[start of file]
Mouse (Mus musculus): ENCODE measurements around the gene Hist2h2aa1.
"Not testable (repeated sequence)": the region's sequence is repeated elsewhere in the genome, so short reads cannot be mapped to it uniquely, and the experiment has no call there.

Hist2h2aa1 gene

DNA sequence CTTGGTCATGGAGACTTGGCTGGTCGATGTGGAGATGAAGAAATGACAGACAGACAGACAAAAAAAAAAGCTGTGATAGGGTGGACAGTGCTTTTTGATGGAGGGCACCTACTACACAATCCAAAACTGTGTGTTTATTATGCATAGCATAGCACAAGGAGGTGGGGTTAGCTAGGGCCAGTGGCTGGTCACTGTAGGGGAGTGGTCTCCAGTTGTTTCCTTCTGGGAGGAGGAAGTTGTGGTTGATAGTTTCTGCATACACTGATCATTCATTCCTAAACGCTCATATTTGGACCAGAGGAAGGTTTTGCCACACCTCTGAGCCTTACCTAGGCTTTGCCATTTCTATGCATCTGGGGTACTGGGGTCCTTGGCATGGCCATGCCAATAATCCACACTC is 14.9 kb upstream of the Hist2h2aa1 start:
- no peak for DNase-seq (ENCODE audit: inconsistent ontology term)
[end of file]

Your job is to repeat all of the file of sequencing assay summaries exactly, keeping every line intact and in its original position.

Mouse (Mus musculus): ENCODE measurements around the gene Hist2h2aa1.
"Not testable (repeated sequence)": the region's sequence is repeated elsewhere in the genome, so short reads cannot be mapped to it uniquely, and the experiment has no call there.

Hist2h2aa1 gene

DNA sequence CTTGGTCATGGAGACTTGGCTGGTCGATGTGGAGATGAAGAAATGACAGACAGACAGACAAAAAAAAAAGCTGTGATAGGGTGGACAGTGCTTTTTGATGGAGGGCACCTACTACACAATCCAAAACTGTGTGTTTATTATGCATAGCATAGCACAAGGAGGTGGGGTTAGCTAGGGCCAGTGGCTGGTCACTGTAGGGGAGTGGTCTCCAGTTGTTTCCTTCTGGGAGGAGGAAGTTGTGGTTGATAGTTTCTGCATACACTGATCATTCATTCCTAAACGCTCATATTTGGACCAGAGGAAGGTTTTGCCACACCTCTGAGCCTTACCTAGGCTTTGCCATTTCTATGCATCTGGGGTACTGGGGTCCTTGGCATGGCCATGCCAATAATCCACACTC is 14.9 kb upstream of the Hist2h2aa1 start:
- no peak for DNase-seq (ENCODE audit: inconsistent ontology term)